In the 7th May 1904 issue of the French caricature magazine “L‘Assiette au Beurre”, the originally Czech artist Frantisek Kupka drew a caricature titled “Dieu Turc” (“Turk God”) depicting “Allah” in the skies, a Muslim Turk standing on a pile of decapitated heads with a bloody sword in his hand apparently having massacred Christians.
According to Frantisek Kupka, this Muslim Turk fighter figure was a representative of a connection between “Allah” and “Heaven” in the skies and symbolised the “Red Sultan” Abdulhamid II, the representative of the “God Turk” regime on earth.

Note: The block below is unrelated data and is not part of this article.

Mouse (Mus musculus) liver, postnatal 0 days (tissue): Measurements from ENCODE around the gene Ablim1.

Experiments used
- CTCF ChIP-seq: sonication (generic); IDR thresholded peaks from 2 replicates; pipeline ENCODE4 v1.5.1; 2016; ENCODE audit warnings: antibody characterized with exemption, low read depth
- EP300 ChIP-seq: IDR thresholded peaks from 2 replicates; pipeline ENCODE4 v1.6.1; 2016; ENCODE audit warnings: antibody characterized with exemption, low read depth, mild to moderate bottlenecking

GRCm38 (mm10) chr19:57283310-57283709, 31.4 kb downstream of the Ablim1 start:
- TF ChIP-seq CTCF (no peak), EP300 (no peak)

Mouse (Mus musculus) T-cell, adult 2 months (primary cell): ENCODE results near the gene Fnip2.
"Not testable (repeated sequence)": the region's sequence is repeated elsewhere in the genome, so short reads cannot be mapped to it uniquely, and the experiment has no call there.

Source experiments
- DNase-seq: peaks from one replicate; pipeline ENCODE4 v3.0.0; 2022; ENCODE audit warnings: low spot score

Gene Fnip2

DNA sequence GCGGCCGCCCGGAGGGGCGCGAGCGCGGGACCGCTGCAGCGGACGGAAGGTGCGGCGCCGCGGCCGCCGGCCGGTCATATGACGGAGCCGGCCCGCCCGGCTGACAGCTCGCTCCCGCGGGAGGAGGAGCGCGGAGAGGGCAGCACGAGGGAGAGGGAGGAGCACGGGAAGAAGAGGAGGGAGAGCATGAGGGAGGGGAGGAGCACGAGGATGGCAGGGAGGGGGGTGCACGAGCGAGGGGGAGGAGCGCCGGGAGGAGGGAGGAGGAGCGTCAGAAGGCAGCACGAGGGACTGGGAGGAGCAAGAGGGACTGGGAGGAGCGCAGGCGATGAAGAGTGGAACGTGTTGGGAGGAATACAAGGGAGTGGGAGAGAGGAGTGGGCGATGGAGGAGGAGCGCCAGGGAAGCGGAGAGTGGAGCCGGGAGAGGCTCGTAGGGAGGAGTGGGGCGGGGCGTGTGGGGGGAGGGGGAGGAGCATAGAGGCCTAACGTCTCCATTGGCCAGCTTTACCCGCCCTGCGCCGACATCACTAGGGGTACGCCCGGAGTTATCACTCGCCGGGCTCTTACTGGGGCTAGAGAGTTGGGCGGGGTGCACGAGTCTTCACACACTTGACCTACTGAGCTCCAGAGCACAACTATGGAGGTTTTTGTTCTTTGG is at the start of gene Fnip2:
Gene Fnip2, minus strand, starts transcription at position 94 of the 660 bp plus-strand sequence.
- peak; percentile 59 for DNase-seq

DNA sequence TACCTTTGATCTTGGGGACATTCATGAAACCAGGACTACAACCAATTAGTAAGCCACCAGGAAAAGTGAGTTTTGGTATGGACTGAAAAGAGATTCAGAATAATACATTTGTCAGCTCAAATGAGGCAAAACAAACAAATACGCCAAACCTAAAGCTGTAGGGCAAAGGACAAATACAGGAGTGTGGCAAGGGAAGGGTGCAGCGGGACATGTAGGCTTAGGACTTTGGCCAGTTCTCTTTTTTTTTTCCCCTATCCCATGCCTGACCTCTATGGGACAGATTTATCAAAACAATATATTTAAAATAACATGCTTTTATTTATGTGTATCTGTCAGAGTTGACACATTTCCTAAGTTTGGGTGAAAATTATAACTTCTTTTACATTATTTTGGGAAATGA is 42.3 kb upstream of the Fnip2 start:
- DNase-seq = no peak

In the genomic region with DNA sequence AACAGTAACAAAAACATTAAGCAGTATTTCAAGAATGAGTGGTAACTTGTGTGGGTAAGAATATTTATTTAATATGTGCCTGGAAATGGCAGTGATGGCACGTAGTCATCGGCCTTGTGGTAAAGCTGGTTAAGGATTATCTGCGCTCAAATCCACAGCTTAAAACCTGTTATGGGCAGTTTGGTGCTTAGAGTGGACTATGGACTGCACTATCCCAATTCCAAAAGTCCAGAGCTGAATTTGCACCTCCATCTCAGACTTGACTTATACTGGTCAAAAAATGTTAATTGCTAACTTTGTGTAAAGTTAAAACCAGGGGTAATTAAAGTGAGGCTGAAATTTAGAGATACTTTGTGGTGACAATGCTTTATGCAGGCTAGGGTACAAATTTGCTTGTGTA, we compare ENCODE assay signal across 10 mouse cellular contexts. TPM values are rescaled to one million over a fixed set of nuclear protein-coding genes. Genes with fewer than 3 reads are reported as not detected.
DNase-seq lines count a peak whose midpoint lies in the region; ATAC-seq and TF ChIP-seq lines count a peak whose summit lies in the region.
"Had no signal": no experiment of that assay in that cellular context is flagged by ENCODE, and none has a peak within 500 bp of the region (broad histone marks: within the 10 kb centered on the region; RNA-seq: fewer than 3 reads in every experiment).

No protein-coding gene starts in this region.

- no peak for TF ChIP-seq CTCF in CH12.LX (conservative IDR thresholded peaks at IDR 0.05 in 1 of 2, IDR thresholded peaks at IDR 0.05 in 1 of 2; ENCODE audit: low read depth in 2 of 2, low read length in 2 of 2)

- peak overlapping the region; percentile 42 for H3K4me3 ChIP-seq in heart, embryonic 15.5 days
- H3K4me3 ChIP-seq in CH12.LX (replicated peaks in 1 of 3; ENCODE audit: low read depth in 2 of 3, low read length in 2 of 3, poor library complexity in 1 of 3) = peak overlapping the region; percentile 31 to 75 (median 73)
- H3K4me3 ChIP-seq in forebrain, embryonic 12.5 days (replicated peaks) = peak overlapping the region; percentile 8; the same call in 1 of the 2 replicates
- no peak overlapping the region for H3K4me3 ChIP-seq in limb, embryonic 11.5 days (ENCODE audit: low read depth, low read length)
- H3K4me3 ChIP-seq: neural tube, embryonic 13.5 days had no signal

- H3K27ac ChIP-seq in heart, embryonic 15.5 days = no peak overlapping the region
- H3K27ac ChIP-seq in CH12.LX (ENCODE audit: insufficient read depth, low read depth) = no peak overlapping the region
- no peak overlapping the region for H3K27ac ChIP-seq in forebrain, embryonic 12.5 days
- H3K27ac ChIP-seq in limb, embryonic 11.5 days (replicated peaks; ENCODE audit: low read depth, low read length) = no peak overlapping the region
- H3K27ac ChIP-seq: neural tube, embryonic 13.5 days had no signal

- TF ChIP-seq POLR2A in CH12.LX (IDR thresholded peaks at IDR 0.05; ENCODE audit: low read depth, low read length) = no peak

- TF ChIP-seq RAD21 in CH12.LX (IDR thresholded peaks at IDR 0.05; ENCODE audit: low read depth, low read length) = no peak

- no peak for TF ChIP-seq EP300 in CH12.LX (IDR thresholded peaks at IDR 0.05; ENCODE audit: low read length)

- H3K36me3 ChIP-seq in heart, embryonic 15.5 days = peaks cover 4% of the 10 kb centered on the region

According to the caricaturist; Sultan Abdulhamid II organised the Armenian genocide and tried to bring all the Muslims of the world under Ottoman rule by following a “united Islam” politics whilst acting against Christians in a mission based on the Quran’s deathly orders.
Who was Frantisek Kupka?
He was also known as “Frank Kupka” or “François Kupka”. He is French artist originally from the Czech Republic and a leader in the technique of abstract art. He was born on 23rd September 1871 in Opocno, Bohemia and died on 24th June 1957 in Puteaux, France.
After his initial studies in Prague and Vienna, he went on to study at the School of Fine Arts in Paris. He settled there in 1895. During the First World War, Kupka joined the army and designed propaganda posters. After the 1930s he turned his attention to geometric art.
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